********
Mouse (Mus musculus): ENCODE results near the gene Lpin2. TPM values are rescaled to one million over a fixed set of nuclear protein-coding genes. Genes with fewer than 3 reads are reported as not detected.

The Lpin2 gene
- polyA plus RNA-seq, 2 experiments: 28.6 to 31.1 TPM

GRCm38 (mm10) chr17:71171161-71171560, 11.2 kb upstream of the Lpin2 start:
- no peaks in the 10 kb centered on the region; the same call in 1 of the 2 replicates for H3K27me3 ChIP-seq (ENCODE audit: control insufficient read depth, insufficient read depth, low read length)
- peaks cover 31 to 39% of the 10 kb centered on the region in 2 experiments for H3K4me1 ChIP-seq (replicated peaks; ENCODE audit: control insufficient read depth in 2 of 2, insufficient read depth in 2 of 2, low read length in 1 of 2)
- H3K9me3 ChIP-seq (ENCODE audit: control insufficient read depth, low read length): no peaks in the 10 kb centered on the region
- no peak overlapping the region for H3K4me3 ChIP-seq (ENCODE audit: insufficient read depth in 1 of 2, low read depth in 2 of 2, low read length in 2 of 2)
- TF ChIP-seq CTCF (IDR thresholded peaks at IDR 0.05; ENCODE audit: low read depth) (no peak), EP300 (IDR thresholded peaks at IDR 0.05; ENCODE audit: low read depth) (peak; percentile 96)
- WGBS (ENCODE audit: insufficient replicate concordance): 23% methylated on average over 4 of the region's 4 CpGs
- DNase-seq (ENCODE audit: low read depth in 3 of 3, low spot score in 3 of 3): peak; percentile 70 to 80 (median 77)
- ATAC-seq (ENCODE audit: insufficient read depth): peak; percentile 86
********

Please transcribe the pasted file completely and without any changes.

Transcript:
Mouse (Mus musculus): ENCODE results near the gene Lpin2. TPM values are rescaled to one million over a fixed set of nuclear protein-coding genes. Genes with fewer than 3 reads are reported as not detected.

The Lpin2 gene
- polyA plus RNA-seq, 2 experiments: 28.6 to 31.1 TPM

GRCm38 (mm10) chr17:71171161-71171560, 11.2 kb upstream of the Lpin2 start:
- no peaks in the 10 kb centered on the region; the same call in 1 of the 2 replicates for H3K27me3 ChIP-seq (ENCODE audit: control insufficient read depth, insufficient read depth, low read length)
- peaks cover 31 to 39% of the 10 kb centered on the region in 2 experiments for H3K4me1 ChIP-seq (replicated peaks; ENCODE audit: control insufficient read depth in 2 of 2, insufficient read depth in 2 of 2, low read length in 1 of 2)
- H3K9me3 ChIP-seq (ENCODE audit: control insufficient read depth, low read length): no peaks in the 10 kb centered on the region
- no peak overlapping the region for H3K4me3 ChIP-seq (ENCODE audit: insufficient read depth in 1 of 2, low read depth in 2 of 2, low read length in 2 of 2)
- TF ChIP-seq CTCF (IDR thresholded peaks at IDR 0.05; ENCODE audit: low read depth) (no peak), EP300 (IDR thresholded peaks at IDR 0.05; ENCODE audit: low read depth) (peak; percentile 96)
- WGBS (ENCODE audit: insufficient replicate concordance): 23% methylated on average over 4 of the region's 4 CpGs
- DNase-seq (ENCODE audit: low read depth in 3 of 3, low spot score in 3 of 3): peak; percentile 70 to 80 (median 77)
- ATAC-seq (ENCODE audit: insufficient read depth): peak; percentile 86